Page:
Saturday, September 26, 2015

Simrad Screen Shots

 These are a few scattered Stripers on a 25 foot flat with some catfish mixed in. Many of my clients want to understand how I know how large a fish is by looking at my unit. Sonar works kind of like a small pen-like flashlight. If you were to shine the light straight down the cone angle is very tight near the light [or transducer] then spreads outward the deeper it gets. The closer the object is to the center of the cone, the better the reflection will be. The fish at 8 feet on the left of the screen is directly in the center of the cone. It shows almost a perfect arch and has some color in the core of the fish. The fish at 12 feet just to the right of the first fish is off slightly to the side of the center of the cone. It is more flat in nature and barely has any color in it. Then the yellow flat signature to the right of it is on the outer edge of the cone angle, displaying no color. The size of the fish are relative to how far the fish is from the transducer. The fish at 8 feet appears to be nice but it is only 8 feet from the transducer. The closer it is to the transducer the bigger it appears. It may have been a 1 pound fish. Now if that same fish was in 24 feet, the arch would have been about a third of that size. Consequently in determining how large a fish is you must take into consideration how far it is from the transducer. The Stripers on the screen were probably 2 to 4 pound fish.

 This is a brushpile with crappie holding on top of the brush and next to the brush. You can see tiny arches on the left side of the brush, on top of it and a suspending school just to the right of the brush. You can tell that it is brush because it is connect to the bottom. If it were bait for example the fine yellowish line that is the surface of the bottom would come underneath the object just like it does underneath or the two catfish laying near the bottom.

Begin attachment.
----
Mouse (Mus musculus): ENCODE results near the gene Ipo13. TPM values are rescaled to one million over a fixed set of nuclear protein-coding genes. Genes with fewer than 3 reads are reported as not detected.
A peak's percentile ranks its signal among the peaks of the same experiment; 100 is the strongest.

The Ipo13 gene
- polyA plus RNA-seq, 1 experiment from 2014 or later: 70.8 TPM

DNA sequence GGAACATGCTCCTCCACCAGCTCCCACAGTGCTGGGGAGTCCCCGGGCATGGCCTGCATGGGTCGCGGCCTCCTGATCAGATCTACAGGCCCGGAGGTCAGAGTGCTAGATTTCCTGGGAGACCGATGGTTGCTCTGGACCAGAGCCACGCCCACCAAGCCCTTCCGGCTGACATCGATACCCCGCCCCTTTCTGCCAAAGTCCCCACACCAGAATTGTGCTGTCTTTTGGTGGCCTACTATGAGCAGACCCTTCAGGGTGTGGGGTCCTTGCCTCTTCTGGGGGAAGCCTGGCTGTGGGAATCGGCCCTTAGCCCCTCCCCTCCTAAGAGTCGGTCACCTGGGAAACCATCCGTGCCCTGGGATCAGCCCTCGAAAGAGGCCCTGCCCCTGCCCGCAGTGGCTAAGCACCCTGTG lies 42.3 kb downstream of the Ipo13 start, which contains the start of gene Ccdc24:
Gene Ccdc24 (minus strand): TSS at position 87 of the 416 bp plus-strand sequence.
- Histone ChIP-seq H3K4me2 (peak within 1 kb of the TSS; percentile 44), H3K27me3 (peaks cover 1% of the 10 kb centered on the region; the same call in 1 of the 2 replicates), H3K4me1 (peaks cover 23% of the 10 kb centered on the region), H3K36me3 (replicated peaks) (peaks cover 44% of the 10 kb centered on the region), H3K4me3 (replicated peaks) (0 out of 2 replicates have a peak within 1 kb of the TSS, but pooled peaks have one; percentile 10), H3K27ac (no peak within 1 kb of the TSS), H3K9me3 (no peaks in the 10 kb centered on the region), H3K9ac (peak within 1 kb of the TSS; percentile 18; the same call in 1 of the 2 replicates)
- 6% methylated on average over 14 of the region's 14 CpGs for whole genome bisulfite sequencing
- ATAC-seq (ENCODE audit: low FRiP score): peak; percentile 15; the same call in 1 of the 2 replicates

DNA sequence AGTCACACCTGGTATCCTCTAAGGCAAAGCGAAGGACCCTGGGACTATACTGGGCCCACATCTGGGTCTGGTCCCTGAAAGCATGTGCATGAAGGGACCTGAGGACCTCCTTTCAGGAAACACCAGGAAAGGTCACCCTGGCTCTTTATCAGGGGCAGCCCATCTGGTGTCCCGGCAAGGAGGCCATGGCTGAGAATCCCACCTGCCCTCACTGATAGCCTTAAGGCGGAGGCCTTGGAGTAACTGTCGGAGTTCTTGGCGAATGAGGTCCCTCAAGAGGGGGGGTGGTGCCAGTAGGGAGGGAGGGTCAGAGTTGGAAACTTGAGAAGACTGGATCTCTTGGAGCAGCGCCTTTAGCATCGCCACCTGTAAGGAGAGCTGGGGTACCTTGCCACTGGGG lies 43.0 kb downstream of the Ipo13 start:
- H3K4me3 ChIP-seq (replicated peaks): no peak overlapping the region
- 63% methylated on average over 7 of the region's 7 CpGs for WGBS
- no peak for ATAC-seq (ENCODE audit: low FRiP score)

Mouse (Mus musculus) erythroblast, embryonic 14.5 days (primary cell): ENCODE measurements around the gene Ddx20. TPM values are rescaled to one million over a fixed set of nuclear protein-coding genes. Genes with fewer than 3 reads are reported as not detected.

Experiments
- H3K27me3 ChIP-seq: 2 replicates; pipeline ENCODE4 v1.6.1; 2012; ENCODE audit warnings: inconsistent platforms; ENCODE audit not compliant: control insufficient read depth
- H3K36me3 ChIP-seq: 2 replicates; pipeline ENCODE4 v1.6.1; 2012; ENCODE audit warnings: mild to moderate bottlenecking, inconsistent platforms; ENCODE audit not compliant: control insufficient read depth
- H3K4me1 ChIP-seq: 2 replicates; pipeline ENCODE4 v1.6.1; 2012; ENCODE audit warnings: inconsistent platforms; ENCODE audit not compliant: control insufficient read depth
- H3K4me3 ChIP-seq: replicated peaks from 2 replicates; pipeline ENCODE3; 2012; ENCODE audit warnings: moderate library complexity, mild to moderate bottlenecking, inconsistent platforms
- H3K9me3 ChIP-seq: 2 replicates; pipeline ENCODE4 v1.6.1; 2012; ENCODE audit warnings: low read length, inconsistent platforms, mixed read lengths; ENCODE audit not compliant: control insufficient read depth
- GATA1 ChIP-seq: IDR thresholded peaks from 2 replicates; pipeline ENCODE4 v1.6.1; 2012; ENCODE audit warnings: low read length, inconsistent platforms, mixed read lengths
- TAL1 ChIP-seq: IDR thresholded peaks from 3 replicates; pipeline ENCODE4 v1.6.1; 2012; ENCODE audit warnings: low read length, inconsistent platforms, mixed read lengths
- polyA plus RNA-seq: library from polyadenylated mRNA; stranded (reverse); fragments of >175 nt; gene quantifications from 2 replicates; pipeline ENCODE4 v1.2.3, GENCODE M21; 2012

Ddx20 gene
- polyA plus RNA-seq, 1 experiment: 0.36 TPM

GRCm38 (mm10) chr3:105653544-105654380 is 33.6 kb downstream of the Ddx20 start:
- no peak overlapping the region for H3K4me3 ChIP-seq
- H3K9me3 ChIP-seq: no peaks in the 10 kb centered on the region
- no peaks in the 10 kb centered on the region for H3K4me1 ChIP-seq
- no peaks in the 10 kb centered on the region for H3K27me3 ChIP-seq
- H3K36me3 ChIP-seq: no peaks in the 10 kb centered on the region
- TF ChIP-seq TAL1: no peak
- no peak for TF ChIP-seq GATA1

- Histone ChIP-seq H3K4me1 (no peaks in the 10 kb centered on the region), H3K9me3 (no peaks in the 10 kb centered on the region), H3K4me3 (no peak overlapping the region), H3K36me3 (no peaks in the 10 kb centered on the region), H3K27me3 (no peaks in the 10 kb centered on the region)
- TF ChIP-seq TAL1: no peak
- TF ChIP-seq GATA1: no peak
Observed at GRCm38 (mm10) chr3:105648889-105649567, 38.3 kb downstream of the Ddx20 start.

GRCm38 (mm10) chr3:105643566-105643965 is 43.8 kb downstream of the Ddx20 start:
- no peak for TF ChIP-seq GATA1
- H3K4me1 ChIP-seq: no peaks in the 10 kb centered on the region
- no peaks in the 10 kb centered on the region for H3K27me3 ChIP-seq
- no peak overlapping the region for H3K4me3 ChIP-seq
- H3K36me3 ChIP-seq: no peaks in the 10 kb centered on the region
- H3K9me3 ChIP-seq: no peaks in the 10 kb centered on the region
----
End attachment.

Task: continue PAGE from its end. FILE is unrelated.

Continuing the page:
I took this shot while looking for Stripers. There was about 3 to 4 acres of bait that I was searching to see if there were any Stripers that might be feeding. I looked for about 10 minutes but all I could find was bait. The small vertical arches that are stacked vertically are white perch. The school of bait on the left side of the screen is 4 to 5 inch Gizzards and the small school near the middle of the screen is Threadfin shad. Threadfins always look kind of like a rocket ship, they have a point on the top of the school, very dense center then have two downward "tails" underneath the school. The way I know what they are is that I have been throwing cast nets on bait for the last 25 years and I recognize the correlation of what I catch in the net to the shape and size of  what I see on my depth finder. When I target specific types of bait I throw only on what I know to be what I want. That 10 foot 1 1/2 pound net gets heavy after 20 to 30 throws!

3 comments:

Joy T Brew said...

Hey Jim, can you post photos of the baits? I.E. gizzards large and small, blue-back, threadfin, alewife, etc. Would be a great add to your sonar shots. Joy .

Janoah Todd said...

Thank you Jim for continuing to educate us

Janoah Todd said...

Thank you Jim for continuing to educate us